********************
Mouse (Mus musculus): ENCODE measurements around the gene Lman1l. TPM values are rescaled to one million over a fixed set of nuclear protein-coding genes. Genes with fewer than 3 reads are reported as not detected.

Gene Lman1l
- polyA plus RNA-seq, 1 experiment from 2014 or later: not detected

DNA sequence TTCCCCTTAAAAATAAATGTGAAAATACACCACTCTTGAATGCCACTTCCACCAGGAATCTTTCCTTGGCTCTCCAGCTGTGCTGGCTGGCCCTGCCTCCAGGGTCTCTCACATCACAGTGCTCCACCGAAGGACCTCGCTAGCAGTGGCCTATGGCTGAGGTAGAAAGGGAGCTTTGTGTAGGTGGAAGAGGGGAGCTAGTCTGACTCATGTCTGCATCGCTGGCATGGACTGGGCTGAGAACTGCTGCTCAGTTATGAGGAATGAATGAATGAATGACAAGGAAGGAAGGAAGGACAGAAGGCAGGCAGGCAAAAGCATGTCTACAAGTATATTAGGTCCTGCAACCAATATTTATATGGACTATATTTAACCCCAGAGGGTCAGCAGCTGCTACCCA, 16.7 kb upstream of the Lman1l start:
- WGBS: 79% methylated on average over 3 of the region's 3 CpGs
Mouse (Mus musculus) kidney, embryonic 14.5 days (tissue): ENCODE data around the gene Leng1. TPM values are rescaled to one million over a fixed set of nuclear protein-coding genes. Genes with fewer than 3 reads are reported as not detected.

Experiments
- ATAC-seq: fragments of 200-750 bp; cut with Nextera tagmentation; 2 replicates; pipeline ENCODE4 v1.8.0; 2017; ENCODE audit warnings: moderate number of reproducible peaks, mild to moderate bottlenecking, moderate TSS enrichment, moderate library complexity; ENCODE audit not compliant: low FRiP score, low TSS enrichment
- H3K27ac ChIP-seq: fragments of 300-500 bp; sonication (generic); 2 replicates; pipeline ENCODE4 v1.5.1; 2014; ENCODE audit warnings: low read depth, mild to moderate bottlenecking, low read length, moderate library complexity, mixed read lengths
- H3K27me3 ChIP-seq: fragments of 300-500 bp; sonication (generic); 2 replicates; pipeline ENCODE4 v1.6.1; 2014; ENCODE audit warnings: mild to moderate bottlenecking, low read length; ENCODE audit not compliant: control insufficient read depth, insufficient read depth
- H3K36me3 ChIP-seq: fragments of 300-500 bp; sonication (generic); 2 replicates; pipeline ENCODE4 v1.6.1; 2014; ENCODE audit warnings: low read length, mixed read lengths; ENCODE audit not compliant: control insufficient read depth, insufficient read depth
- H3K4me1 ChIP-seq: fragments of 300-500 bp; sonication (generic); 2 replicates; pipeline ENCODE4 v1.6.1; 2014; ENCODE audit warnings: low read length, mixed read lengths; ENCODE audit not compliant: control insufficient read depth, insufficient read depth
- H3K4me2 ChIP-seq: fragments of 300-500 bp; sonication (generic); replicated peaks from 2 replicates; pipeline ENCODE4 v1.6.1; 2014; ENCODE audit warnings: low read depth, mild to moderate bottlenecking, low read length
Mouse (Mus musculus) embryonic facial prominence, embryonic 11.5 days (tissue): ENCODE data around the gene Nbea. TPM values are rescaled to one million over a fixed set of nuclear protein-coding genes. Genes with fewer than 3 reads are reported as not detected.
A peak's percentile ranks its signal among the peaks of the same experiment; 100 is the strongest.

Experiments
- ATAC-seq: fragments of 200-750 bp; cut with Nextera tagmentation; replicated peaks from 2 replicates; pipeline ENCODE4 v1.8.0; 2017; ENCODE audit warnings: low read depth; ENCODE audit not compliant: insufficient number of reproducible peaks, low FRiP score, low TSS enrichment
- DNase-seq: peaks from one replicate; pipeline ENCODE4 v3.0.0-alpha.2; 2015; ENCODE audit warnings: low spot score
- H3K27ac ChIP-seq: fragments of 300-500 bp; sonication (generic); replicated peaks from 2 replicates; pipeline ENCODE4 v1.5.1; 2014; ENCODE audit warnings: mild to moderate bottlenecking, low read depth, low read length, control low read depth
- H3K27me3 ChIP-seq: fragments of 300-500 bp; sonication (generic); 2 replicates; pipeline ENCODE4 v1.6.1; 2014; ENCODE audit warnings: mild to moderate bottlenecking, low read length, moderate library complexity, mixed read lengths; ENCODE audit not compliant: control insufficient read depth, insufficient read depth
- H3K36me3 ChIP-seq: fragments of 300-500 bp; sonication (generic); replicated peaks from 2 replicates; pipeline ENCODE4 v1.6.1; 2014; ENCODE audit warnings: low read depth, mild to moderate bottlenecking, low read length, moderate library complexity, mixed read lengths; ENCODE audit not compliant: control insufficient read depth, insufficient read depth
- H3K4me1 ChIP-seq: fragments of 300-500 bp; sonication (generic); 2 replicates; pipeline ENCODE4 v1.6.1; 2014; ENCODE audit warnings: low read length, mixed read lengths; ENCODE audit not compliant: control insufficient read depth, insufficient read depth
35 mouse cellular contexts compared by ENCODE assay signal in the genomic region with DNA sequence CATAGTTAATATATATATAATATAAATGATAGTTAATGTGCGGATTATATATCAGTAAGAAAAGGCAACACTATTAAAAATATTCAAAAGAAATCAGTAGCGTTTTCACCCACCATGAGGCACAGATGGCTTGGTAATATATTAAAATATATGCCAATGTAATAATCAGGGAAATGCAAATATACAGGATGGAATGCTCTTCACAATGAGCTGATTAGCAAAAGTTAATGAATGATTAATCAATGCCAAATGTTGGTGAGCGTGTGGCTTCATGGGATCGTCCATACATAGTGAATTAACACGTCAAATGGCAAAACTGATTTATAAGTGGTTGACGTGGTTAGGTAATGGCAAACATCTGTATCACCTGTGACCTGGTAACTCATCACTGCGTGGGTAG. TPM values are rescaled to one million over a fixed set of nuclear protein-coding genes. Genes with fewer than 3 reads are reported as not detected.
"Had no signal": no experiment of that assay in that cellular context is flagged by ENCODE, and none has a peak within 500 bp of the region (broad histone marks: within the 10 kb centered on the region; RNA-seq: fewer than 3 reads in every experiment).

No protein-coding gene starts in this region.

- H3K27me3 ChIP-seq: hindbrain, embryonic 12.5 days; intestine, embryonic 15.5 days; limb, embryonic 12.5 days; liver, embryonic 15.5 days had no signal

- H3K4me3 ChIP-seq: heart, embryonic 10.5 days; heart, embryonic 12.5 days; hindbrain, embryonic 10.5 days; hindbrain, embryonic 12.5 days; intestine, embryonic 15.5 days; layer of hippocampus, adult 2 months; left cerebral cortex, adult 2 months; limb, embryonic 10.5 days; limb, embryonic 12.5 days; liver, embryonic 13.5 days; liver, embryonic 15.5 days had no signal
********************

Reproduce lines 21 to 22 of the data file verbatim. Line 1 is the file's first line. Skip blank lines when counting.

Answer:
- H3K36me3 ChIP-seq: fragments of 300-500 bp; sonication (generic); replicated peaks from 2 replicates; pipeline ENCODE4 v1.6.1; 2014; ENCODE audit warnings: low read depth, mild to moderate bottlenecking, low read length, moderate library complexity, mixed read lengths; ENCODE audit not compliant: control insufficient read depth, insufficient read depth
- H3K4me1 ChIP-seq: fragments of 300-500 bp; sonication (generic); 2 replicates; pipeline ENCODE4 v1.6.1; 2014; ENCODE audit warnings: low read length, mixed read lengths; ENCODE audit not compliant: control insufficient read depth, insufficient read depth